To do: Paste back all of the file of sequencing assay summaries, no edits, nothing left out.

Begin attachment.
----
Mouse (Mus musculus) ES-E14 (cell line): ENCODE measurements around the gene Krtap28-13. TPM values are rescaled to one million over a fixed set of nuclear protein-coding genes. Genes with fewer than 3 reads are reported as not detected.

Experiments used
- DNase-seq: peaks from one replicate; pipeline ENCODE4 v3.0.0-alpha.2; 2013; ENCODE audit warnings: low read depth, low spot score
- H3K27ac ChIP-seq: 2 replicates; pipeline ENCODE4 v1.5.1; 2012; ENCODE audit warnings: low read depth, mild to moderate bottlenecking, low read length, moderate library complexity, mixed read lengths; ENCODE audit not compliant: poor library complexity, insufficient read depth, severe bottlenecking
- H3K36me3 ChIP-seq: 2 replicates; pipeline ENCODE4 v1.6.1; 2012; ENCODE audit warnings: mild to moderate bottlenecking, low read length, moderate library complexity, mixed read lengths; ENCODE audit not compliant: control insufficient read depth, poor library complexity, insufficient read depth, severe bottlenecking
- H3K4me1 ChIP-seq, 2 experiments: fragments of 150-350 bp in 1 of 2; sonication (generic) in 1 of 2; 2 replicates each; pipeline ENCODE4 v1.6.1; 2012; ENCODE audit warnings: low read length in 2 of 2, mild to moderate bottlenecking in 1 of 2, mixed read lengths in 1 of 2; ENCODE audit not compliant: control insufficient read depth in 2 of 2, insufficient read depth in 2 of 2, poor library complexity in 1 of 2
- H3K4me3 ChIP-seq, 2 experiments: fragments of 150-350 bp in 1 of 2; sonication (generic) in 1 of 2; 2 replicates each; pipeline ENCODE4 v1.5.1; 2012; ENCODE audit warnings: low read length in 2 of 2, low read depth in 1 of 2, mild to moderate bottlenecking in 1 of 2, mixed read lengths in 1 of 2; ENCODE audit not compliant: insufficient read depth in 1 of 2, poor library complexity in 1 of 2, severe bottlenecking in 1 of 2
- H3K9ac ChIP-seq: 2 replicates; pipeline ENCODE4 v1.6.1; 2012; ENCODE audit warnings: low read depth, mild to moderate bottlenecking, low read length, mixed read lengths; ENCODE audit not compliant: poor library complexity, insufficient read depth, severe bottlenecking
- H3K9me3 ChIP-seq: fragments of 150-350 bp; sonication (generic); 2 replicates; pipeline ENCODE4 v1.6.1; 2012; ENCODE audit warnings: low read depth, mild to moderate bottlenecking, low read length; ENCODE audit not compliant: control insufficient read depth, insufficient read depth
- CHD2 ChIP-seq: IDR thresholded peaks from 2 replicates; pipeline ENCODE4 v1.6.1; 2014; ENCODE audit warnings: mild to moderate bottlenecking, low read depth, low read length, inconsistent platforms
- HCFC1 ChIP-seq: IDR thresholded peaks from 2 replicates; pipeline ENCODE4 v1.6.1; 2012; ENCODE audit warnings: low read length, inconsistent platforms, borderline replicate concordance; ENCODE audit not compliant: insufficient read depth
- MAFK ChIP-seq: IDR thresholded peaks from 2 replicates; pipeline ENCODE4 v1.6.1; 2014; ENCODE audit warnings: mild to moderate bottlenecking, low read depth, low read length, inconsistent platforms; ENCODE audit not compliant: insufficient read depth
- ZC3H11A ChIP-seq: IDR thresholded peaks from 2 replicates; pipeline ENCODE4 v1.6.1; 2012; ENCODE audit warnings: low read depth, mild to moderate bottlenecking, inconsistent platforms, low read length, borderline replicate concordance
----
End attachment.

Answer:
Mouse (Mus musculus) ES-E14 (cell line): ENCODE measurements around the gene Krtap28-13. TPM values are rescaled to one million over a fixed set of nuclear protein-coding genes. Genes with fewer than 3 reads are reported as not detected.

Experiments used
- DNase-seq: peaks from one replicate; pipeline ENCODE4 v3.0.0-alpha.2; 2013; ENCODE audit warnings: low read depth, low spot score
- H3K27ac ChIP-seq: 2 replicates; pipeline ENCODE4 v1.5.1; 2012; ENCODE audit warnings: low read depth, mild to moderate bottlenecking, low read length, moderate library complexity, mixed read lengths; ENCODE audit not compliant: poor library complexity, insufficient read depth, severe bottlenecking
- H3K36me3 ChIP-seq: 2 replicates; pipeline ENCODE4 v1.6.1; 2012; ENCODE audit warnings: mild to moderate bottlenecking, low read length, moderate library complexity, mixed read lengths; ENCODE audit not compliant: control insufficient read depth, poor library complexity, insufficient read depth, severe bottlenecking
- H3K4me1 ChIP-seq, 2 experiments: fragments of 150-350 bp in 1 of 2; sonication (generic) in 1 of 2; 2 replicates each; pipeline ENCODE4 v1.6.1; 2012; ENCODE audit warnings: low read length in 2 of 2, mild to moderate bottlenecking in 1 of 2, mixed read lengths in 1 of 2; ENCODE audit not compliant: control insufficient read depth in 2 of 2, insufficient read depth in 2 of 2, poor library complexity in 1 of 2
- H3K4me3 ChIP-seq, 2 experiments: fragments of 150-350 bp in 1 of 2; sonication (generic) in 1 of 2; 2 replicates each; pipeline ENCODE4 v1.5.1; 2012; ENCODE audit warnings: low read length in 2 of 2, low read depth in 1 of 2, mild to moderate bottlenecking in 1 of 2, mixed read lengths in 1 of 2; ENCODE audit not compliant: insufficient read depth in 1 of 2, poor library complexity in 1 of 2, severe bottlenecking in 1 of 2
- H3K9ac ChIP-seq: 2 replicates; pipeline ENCODE4 v1.6.1; 2012; ENCODE audit warnings: low read depth, mild to moderate bottlenecking, low read length, mixed read lengths; ENCODE audit not compliant: poor library complexity, insufficient read depth, severe bottlenecking
- H3K9me3 ChIP-seq: fragments of 150-350 bp; sonication (generic); 2 replicates; pipeline ENCODE4 v1.6.1; 2012; ENCODE audit warnings: low read depth, mild to moderate bottlenecking, low read length; ENCODE audit not compliant: control insufficient read depth, insufficient read depth
- CHD2 ChIP-seq: IDR thresholded peaks from 2 replicates; pipeline ENCODE4 v1.6.1; 2014; ENCODE audit warnings: mild to moderate bottlenecking, low read depth, low read length, inconsistent platforms
- HCFC1 ChIP-seq: IDR thresholded peaks from 2 replicates; pipeline ENCODE4 v1.6.1; 2012; ENCODE audit warnings: low read length, inconsistent platforms, borderline replicate concordance; ENCODE audit not compliant: insufficient read depth
- MAFK ChIP-seq: IDR thresholded peaks from 2 replicates; pipeline ENCODE4 v1.6.1; 2014; ENCODE audit warnings: mild to moderate bottlenecking, low read depth, low read length, inconsistent platforms; ENCODE audit not compliant: insufficient read depth
- ZC3H11A ChIP-seq: IDR thresholded peaks from 2 replicates; pipeline ENCODE4 v1.6.1; 2012; ENCODE audit warnings: low read depth, mild to moderate bottlenecking, inconsistent platforms, low read length, borderline replicate concordance